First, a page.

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The Swindler's List

TerritorialMale • • • Wednesday, January 04, 2006
India is full of them. They come in all shapes and sizes, have winning smiles, a pleasant tone and a friendly attitude. Beware of them for they are chronic swindlers and they are out to get you.
Let me give you a thoughtful insight on their modus operandi. Like I said, they have winning smiles that shield a devious and analyzing mind. They are quick to note your weaknesses and once they are able to assess your pliability, they will make their move to fleece you off your possessions. For most, monetary gain is a priority but I've seen some whose daily objective is to live off others - money or not.
Need toothpaste? Grab someone else's.
Want a shower? Grab someone else's soap and towel.
Have a closet full of dirty laudry (most of which are someone else's)? Snatch someone else's shirt or trousers or whatever. The list is endless.
I don't know about others but I am a crook-magnet. I attract these scoudrels like a lamp attracts flies. As much as I despise these low-life, I must admit my admiration for their dexterity. I've also noticed that such people are intelligent but habitually lazy. So most of them are mediocre performers in study, work or play.
Absolute nobody is immune to such conniving mountebanks. Some, like me, blissfully fall time and again into their traps.
I once went shopping for soccer equipments for the local kids' club. At the sports goods store, I decided to purchase twelve sets of brilliant blue jerseys and matching shorts along with two footballs and few other items. I arranged for the items to be packed. The shop assistant was gazing intently at my trusty old two-wheeler parked outside while he packed. He eventually spoke.
"Is that your bike?"
"Yes."
"Are you going to carry it in that bag?" - pointing to my bag strapped to the side.
"Yes." Then the conversation took a different turn here.
"Let me re-count the items."
"OK." So he began his monotonous activity. Picking an item up and placing it elsewhere. The ordeal was finally over and he proclaimed, "Sir, everything's fine," as he handed the package over.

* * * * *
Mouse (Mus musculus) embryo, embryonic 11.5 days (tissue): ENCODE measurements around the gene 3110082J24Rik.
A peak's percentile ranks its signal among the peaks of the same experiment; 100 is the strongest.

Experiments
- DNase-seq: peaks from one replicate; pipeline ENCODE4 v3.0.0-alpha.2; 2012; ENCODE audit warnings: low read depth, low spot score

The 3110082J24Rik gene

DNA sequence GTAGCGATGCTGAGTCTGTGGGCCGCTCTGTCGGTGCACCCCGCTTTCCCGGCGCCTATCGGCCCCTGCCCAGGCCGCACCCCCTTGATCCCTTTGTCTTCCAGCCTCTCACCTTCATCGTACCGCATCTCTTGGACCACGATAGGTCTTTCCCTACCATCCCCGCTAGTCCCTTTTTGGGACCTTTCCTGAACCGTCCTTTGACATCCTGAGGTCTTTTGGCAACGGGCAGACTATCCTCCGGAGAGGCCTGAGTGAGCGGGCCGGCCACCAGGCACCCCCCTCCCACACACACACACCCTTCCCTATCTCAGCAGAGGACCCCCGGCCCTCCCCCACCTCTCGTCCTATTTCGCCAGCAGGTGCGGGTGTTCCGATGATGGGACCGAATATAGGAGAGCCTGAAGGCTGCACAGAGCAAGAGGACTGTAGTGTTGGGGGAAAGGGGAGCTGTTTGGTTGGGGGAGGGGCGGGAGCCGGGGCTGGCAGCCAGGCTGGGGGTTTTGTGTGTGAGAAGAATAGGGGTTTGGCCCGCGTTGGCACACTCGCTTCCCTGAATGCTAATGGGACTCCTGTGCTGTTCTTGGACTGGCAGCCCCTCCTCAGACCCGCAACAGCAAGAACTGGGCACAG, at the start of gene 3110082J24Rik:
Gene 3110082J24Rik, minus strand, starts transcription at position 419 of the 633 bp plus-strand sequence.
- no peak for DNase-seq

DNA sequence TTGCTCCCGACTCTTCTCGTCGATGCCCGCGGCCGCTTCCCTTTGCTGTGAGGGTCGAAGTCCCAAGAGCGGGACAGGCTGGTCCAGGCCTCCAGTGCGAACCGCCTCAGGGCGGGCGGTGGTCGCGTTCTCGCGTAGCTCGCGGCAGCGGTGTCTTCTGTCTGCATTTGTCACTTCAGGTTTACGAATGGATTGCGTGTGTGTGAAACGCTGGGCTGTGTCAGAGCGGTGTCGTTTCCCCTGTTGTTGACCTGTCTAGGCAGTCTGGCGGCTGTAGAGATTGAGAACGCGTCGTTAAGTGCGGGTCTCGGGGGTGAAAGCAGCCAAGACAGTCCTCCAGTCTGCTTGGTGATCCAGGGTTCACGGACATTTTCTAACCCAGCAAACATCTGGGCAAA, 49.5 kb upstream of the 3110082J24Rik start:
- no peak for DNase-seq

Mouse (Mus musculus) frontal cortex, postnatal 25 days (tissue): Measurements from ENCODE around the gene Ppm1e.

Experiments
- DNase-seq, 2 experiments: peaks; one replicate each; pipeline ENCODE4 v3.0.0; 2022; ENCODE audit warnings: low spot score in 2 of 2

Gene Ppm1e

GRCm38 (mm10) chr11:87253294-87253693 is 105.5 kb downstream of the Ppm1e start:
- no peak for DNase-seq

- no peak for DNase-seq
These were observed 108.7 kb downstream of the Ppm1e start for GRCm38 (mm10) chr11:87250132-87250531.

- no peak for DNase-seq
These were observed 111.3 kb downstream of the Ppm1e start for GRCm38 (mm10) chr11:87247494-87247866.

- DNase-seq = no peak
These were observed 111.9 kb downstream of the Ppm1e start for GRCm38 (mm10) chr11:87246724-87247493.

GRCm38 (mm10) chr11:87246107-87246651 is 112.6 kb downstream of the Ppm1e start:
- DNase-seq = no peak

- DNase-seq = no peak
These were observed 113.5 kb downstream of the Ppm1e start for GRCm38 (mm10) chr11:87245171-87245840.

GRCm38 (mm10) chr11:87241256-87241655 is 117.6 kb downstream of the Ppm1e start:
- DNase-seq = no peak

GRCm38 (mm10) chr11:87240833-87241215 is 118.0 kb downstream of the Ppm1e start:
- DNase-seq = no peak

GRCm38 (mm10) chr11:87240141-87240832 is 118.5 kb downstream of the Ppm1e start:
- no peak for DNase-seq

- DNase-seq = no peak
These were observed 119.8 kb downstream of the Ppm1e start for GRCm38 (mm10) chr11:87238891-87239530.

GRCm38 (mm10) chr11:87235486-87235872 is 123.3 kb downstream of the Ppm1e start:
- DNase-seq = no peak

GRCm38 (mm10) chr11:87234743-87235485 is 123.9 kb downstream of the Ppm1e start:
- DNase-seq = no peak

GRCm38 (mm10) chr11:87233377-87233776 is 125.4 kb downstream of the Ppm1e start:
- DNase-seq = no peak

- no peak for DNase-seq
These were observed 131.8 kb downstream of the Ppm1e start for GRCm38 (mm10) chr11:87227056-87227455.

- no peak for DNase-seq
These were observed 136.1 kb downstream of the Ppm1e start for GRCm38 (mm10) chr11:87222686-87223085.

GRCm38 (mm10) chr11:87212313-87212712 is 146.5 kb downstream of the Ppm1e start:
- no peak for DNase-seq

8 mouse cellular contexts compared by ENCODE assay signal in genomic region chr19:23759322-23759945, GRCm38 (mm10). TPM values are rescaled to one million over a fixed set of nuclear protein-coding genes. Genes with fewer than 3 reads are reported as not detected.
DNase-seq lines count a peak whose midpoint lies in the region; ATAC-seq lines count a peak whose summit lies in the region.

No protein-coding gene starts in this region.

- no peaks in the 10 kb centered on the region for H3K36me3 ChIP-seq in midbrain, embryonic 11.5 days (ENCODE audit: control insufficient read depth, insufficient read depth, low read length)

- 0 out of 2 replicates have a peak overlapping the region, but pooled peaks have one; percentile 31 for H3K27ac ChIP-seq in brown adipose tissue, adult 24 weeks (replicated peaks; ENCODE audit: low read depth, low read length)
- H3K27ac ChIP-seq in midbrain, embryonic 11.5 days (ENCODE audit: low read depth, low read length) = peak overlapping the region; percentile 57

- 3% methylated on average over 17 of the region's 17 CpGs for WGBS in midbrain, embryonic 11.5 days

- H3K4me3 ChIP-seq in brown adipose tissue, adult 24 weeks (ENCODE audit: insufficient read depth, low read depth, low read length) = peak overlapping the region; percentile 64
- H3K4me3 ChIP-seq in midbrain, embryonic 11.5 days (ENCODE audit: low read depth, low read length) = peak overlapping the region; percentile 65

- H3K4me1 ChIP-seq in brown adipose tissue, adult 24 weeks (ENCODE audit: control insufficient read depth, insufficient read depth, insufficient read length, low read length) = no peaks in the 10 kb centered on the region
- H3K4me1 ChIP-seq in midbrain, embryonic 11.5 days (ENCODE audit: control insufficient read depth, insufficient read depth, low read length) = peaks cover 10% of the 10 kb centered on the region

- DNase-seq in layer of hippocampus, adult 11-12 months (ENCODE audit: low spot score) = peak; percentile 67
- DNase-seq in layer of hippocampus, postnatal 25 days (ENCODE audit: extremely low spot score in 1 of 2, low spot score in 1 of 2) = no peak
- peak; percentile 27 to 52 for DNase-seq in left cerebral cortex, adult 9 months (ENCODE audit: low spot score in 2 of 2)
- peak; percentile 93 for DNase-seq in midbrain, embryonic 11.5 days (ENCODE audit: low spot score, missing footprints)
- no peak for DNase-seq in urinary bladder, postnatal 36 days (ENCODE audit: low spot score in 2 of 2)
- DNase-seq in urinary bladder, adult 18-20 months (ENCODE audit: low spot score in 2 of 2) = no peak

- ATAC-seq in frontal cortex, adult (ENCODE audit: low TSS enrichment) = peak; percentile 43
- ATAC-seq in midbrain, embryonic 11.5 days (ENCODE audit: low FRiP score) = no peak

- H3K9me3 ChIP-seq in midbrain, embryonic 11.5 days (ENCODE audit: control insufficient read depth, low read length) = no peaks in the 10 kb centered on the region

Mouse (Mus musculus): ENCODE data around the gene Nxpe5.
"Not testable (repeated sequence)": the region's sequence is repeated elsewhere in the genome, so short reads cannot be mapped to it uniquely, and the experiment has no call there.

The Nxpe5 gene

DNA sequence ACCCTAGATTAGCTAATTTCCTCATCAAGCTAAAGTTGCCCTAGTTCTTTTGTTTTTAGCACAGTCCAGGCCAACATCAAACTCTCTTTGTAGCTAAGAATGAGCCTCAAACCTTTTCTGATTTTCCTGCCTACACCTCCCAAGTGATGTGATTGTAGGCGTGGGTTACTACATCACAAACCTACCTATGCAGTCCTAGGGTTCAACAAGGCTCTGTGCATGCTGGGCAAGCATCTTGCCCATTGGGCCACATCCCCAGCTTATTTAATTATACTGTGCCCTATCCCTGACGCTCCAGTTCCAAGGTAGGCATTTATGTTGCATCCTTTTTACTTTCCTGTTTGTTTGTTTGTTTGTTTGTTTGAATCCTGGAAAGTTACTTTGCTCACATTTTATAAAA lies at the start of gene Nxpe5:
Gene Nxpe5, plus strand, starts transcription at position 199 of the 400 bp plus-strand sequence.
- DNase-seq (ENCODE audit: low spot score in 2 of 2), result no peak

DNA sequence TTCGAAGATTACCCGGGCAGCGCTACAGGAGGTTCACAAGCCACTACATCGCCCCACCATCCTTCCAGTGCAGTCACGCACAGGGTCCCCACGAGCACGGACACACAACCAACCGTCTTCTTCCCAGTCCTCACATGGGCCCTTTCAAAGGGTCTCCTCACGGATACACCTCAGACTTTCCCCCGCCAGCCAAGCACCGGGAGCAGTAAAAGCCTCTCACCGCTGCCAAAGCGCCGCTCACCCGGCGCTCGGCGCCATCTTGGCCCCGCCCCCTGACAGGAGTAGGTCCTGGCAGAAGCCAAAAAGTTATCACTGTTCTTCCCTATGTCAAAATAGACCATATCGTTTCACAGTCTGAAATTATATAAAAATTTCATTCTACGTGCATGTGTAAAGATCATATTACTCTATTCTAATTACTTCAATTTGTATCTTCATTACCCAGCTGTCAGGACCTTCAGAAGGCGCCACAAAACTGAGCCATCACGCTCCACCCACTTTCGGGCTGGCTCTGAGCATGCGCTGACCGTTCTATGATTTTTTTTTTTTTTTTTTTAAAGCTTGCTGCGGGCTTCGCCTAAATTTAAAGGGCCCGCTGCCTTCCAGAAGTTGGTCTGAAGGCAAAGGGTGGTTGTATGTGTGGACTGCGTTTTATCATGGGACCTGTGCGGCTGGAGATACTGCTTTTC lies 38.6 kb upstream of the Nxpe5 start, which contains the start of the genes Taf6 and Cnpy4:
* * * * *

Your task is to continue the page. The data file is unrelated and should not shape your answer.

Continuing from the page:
"Thank You!" I replied, completely oblivious to any malice.
The actual intentions of the seemingly naive investigation dawned on me once I examined the contents of the bag back home. Missing were four sets of jerseys and shorts among other things. I could've gone back to the store to expound on the mistake but I did not. It would've been an exercise in futility because I knew exactly what I would be told.
"Oh sir! You were on a bike. It must have fallen out." Then I'd have to return in utter humiliation.
On another occasion, I went to a watch-maker to have my watch batteries replaced. Having myself replaced it a couple of times before, I proceeded on with just the old battery for sampling.
Having compared the battery with others, the repairman produced a match.
"Hand me your watch. Let me replace it."
"I'll replace it myself. Just give me the battery, please!"
The repairman shrugged his shoulders, as if I couldn't do it. As he was handing over the tiny cell, he dropped it - which at the time seemed completely accidental. After that, it was a quick search to locate the thing with me peering over the counter for clues. When nothing turned up, he handed over another cell, this time from another strip (which was in a drawer while the original strip lay on the counter).
Later on I found to my dismay that the cell was too thin for my watch. Yes the size seemed fine but only thinner.
I also had a roomie last year, a certain Mr. D, whose favourite line in a restaurant was "You pay for me now, I'll pay you later. I need to buy other things and I don't have enough on me."
I avoided him like the plague if I had to eat out but then there were times when you needed company and he was the only one around.
When I recall those incidents, I find myself angered, amused and frustrated at the same time.
• • •11:00 AM• Permalink0 comments